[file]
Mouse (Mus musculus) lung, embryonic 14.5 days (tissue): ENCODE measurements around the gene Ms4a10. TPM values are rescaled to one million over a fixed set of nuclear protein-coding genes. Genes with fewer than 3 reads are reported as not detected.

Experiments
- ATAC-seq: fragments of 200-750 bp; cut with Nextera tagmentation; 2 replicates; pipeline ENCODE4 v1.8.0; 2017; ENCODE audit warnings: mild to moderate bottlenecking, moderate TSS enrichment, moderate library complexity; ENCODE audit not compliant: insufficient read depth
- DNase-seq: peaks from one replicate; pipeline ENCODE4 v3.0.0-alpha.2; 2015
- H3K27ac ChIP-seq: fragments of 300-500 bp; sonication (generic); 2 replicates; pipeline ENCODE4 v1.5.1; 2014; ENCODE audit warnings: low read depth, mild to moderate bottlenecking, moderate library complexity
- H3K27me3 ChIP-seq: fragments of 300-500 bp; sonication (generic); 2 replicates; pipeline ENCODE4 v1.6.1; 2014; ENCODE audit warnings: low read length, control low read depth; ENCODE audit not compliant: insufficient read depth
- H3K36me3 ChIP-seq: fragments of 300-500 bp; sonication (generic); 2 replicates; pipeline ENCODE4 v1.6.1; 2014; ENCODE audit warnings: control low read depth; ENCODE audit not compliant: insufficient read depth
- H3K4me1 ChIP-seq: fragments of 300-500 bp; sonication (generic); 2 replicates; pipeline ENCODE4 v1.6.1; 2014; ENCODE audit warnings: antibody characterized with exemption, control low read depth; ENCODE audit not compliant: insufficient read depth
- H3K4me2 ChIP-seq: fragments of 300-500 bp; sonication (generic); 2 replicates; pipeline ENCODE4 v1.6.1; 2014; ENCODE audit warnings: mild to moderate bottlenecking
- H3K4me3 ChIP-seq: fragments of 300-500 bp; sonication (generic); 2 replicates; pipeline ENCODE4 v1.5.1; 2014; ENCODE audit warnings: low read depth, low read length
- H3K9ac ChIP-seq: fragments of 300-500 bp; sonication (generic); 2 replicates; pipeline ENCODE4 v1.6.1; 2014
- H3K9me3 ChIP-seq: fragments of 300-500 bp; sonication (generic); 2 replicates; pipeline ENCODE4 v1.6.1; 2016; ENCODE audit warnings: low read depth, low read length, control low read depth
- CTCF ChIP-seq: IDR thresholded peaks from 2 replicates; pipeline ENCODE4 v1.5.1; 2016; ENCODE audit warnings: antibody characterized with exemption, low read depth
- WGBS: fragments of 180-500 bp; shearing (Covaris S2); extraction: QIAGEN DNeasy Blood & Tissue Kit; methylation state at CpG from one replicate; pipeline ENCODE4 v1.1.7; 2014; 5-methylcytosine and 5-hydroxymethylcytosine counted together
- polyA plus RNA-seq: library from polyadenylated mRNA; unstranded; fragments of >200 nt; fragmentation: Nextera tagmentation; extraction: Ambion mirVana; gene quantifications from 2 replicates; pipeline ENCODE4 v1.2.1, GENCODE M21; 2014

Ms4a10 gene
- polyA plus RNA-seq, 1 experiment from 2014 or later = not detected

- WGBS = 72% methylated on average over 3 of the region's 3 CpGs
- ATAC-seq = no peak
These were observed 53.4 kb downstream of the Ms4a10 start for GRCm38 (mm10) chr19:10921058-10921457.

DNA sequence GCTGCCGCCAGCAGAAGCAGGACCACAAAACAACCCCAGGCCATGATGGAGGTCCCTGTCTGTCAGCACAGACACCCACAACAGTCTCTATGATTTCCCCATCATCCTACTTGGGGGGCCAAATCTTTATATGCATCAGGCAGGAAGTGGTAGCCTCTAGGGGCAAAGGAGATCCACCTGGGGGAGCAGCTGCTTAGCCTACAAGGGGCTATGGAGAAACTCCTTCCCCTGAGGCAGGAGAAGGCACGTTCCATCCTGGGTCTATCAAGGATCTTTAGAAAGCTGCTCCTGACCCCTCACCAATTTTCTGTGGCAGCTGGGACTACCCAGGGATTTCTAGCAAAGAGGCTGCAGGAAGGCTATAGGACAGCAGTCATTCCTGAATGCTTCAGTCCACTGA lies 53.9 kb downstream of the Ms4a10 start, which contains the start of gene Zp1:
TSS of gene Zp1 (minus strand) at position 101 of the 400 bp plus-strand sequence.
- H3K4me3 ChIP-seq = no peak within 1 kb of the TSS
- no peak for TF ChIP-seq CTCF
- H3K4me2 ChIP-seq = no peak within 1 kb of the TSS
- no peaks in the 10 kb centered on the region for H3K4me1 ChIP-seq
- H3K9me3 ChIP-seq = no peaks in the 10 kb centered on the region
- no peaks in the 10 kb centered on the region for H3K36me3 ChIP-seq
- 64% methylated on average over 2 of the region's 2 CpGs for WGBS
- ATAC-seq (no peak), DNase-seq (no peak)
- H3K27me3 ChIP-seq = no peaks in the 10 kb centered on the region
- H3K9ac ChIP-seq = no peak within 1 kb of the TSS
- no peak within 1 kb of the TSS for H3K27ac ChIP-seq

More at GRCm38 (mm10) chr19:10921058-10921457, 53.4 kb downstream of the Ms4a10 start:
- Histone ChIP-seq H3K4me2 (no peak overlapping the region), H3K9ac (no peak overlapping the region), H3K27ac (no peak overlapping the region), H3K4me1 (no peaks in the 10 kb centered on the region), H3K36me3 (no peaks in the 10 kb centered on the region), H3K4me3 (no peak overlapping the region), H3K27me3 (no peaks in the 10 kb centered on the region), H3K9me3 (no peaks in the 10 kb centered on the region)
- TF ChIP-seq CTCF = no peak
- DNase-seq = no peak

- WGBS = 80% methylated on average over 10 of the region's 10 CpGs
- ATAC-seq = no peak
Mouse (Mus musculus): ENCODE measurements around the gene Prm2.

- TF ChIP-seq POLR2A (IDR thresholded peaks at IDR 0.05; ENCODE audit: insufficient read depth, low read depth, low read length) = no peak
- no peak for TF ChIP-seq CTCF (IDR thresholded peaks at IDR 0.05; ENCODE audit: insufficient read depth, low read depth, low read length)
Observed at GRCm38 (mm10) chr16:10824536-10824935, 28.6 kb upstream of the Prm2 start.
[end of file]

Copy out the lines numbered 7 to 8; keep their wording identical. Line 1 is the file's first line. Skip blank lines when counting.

- H3K36me3 ChIP-seq: fragments of 300-500 bp; sonication (generic); 2 replicates; pipeline ENCODE4 v1.6.1; 2014; ENCODE audit warnings: control low read depth; ENCODE audit not compliant: insufficient read depth
- H3K4me1 ChIP-seq: fragments of 300-500 bp; sonication (generic); 2 replicates; pipeline ENCODE4 v1.6.1; 2014; ENCODE audit warnings: antibody characterized with exemption, control low read depth; ENCODE audit not compliant: insufficient read depth